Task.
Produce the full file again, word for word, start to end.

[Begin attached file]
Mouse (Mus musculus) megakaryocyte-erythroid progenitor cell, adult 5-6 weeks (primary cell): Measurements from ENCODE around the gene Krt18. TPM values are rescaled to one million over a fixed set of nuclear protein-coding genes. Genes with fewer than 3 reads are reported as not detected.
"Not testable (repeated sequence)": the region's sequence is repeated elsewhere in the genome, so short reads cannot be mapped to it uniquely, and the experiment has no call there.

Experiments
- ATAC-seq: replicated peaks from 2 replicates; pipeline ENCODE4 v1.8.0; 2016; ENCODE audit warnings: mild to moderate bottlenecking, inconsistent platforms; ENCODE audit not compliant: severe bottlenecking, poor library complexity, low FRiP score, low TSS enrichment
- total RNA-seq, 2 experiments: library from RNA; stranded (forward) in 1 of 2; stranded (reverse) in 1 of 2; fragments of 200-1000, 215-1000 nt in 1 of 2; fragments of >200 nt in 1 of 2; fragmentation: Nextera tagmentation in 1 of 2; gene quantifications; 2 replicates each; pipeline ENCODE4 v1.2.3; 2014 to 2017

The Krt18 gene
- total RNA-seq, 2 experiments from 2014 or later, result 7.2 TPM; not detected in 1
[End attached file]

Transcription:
Mouse (Mus musculus) megakaryocyte-erythroid progenitor cell, adult 5-6 weeks (primary cell): Measurements from ENCODE around the gene Krt18. TPM values are rescaled to one million over a fixed set of nuclear protein-coding genes. Genes with fewer than 3 reads are reported as not detected.
"Not testable (repeated sequence)": the region's sequence is repeated elsewhere in the genome, so short reads cannot be mapped to it uniquely, and the experiment has no call there.

Experiments
- ATAC-seq: replicated peaks from 2 replicates; pipeline ENCODE4 v1.8.0; 2016; ENCODE audit warnings: mild to moderate bottlenecking, inconsistent platforms; ENCODE audit not compliant: severe bottlenecking, poor library complexity, low FRiP score, low TSS enrichment
- total RNA-seq, 2 experiments: library from RNA; stranded (forward) in 1 of 2; stranded (reverse) in 1 of 2; fragments of 200-1000, 215-1000 nt in 1 of 2; fragments of >200 nt in 1 of 2; fragmentation: Nextera tagmentation in 1 of 2; gene quantifications; 2 replicates each; pipeline ENCODE4 v1.2.3; 2014 to 2017

The Krt18 gene
- total RNA-seq, 2 experiments from 2014 or later, result 7.2 TPM; not detected in 1